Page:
writing flow

Inventive Writing Prompt Round-up #22

Here we are again, having survived (I hope) Christmas 2014.  Maybe you're like me and still a bit foggy from so much going on and, oh yeah, the sugar content of every single thing we eat this time of year.  Maybe, like me, you're feeling a bit disconnected from your writing.  If not, more power to you. What's your secret?  If so, here you go–my latest collection of writing prompts.

But first, I would like to let you know that you can get a ton more prompts (like over a hundred of them and counting) on my Tumblr blog.  AND, do not forget that you can download a free book of prompts over at Noisetrade.  (And read more about it here.)

Okay then.  Here we go:

#150 The best time of day is ____________, because ________________, duh.

#151  Only three days until Christmas and so much left to do.  But for her, it wasn’t last minute Christmas gifts and activities that she obsessed about it.  Rather, it was…..

 #152  Alone.  He had never liked it, but being alone at Christmas was the worst. Now, with just two days to go until the big day, he determined to change his situation.  The first thing he did was….

 #153  Silent night, holy night.  All is calm, all is bright.  Or is it?  What is going on in the dark of this holy eve?

 #154  Write about what is happening in the photo below from the penguin's point of view.



#155 The day after.  What will you do with that ugly dress your husband gave you?  How will you return it without hurting his feelings?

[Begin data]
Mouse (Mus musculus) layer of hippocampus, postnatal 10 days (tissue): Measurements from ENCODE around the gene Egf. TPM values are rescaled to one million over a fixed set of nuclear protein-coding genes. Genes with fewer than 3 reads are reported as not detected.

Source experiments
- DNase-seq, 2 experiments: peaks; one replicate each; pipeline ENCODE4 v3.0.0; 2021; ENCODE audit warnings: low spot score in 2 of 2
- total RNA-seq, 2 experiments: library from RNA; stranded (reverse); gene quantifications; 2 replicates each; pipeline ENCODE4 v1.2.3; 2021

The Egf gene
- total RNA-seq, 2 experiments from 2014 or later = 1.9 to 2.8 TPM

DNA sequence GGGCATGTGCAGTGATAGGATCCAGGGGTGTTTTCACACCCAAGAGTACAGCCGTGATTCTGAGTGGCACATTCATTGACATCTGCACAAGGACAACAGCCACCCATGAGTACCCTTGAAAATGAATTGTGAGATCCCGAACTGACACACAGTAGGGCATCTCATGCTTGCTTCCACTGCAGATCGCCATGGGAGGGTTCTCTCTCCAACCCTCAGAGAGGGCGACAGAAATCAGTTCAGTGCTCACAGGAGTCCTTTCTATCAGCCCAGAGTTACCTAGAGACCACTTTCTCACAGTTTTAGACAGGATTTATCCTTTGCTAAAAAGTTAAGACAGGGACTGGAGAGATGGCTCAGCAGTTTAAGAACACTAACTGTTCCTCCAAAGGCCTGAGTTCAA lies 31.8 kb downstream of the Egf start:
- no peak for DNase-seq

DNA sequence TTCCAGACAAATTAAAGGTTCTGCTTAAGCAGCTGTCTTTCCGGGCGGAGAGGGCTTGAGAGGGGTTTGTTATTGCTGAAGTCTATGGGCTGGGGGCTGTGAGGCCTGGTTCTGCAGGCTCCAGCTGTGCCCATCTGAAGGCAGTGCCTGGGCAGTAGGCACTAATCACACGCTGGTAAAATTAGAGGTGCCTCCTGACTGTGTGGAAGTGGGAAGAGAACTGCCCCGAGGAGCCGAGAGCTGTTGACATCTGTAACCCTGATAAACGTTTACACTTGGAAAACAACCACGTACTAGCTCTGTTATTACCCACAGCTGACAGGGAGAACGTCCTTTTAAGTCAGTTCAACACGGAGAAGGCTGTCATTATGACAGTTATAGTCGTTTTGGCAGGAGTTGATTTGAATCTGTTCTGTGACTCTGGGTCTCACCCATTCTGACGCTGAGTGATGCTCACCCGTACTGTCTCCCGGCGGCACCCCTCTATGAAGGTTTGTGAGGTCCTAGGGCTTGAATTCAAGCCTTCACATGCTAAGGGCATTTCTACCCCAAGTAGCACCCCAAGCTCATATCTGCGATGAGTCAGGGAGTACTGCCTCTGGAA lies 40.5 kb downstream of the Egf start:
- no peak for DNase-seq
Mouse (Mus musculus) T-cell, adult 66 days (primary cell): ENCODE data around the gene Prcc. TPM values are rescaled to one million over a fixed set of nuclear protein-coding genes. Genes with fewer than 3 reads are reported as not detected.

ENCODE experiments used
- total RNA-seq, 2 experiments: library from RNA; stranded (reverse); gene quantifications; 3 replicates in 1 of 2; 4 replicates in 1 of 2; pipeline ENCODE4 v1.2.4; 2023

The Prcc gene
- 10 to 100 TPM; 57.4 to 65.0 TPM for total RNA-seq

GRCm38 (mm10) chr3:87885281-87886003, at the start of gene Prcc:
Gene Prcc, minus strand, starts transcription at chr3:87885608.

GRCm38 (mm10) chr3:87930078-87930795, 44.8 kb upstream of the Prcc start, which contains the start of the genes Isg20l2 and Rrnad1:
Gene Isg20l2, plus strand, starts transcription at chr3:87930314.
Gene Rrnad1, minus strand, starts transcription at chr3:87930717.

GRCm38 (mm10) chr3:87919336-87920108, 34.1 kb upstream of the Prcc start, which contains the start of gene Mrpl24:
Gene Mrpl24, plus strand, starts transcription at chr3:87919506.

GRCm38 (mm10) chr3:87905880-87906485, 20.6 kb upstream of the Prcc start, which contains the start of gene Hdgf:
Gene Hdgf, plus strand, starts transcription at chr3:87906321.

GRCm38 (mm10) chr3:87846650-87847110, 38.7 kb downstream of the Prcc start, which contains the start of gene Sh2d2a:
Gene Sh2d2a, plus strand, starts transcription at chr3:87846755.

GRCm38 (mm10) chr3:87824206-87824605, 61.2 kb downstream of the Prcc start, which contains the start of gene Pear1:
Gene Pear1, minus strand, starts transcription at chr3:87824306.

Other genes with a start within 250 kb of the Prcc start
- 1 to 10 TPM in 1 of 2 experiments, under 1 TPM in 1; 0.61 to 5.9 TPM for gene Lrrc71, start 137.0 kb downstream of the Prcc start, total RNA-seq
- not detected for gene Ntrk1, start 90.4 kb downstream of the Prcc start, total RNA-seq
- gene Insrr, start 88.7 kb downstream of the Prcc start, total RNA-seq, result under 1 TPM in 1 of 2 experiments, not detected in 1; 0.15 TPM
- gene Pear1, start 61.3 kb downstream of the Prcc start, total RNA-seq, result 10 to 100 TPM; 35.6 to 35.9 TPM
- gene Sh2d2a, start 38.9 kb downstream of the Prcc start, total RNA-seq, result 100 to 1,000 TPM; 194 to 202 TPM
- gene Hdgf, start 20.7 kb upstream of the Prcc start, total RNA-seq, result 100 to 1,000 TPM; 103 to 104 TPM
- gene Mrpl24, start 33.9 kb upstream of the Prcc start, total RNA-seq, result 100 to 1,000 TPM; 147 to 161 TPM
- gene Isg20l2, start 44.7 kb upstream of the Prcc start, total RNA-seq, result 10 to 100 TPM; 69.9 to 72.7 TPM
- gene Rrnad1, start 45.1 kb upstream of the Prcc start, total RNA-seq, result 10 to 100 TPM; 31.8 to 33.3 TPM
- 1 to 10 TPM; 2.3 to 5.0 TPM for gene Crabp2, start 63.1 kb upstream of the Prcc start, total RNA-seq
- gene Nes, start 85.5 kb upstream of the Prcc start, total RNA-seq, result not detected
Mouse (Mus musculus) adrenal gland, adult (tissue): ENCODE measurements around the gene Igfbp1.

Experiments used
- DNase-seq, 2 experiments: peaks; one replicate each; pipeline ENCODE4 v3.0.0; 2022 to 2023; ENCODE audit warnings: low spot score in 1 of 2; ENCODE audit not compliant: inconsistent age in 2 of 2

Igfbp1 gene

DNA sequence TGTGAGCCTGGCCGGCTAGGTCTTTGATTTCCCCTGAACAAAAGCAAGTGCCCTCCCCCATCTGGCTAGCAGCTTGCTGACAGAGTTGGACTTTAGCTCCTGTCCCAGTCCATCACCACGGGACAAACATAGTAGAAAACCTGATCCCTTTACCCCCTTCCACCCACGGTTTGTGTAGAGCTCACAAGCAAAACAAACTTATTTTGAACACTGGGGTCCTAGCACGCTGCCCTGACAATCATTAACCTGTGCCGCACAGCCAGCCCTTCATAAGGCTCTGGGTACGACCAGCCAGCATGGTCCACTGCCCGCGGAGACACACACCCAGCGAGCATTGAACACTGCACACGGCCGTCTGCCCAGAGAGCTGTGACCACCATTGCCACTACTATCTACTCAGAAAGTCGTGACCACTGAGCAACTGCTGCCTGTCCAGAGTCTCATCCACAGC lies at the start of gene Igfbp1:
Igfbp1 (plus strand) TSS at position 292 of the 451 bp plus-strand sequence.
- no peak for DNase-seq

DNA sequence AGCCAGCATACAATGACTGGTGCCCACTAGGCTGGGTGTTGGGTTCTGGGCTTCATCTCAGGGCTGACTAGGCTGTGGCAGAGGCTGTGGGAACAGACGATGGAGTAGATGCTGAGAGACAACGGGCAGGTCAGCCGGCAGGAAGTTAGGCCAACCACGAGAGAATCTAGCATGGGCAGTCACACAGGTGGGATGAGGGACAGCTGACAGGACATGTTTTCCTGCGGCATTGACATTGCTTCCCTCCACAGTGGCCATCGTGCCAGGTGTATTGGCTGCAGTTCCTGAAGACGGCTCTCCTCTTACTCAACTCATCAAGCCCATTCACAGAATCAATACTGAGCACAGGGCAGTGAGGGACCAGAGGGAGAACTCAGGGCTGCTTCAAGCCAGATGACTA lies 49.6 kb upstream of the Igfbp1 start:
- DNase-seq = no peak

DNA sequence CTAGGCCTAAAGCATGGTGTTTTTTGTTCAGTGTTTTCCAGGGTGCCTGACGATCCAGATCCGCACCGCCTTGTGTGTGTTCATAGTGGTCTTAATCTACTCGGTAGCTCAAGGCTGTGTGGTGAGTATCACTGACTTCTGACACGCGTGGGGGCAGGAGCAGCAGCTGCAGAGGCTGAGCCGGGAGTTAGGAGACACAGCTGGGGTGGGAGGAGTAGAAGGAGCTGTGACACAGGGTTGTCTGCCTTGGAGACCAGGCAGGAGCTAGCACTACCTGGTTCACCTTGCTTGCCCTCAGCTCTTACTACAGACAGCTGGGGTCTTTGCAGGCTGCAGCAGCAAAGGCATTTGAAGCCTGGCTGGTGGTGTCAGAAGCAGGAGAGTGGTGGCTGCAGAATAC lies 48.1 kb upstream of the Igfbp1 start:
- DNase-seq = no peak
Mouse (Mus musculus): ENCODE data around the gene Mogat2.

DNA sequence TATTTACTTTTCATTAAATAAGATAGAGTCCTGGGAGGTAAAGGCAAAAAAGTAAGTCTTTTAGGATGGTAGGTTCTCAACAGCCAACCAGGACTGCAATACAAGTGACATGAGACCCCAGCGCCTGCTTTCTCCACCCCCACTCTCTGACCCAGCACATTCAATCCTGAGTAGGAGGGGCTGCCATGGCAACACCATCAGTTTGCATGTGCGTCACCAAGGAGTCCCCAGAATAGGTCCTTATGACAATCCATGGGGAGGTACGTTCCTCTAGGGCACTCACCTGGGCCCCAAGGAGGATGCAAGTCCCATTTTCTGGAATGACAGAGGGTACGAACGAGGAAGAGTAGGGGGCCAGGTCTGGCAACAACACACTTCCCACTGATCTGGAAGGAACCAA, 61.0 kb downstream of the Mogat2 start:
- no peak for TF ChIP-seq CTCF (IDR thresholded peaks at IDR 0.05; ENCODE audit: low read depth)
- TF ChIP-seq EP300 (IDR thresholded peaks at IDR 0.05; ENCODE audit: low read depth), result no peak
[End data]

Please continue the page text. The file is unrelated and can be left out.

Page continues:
#156 Her brain felt cloudy and vague.  Too many Christmas cookies. Too much wine. To make herself fell better, she….

 That's it!  The next prompt round-up will be in 2015.  Crazy, man.  In the meantime, I'd love to hear what you did on Christmas.  Was it good?  Fun? Any crazy stories to share?


Photo by Jackie. 



Melbourne_victoria_australia_1021810_hI was driving on the freeway yesterday, when a car approaching on an on ramp didn't know how to merge correctly.  You know the kind–they don't anticipate where you are already on the road and adjust their speed accordingly.  This driver just plowed along ahead, oblivious.

I honked the horn and yelled slammed on my brakes to let her in ahead of me. And I thought of the days when I first started driving, probably because I spent an hour at the DMV on Friday renewing my driver's license.  (Now I can breathe when I pass a cop on the road, I've been illegal for over a month.)

Back then, when I was learning to drive, I was terrified of merging onto the freeway.  Terr-i-fied.  I thought it was the most hare-brained idea anybody had ever had, this merging thing.

But now, it doesn't bother me in the least bit.  (That's what a gazillion years of driving does for you.) And yesterday, after I thought about all this, I started thinking about all the ways we merge when we write.  To wit:

We merge with our characters.  We see the world through their eyes, become them, totally blend with them so we can write in their viewpoint.  Sometimes when I write, I close my eyes, take a deep breath and will myself, ever so gently to be my character.  Then I ask, what does Emma Jean see?  What is Jemima experiencing in this moment?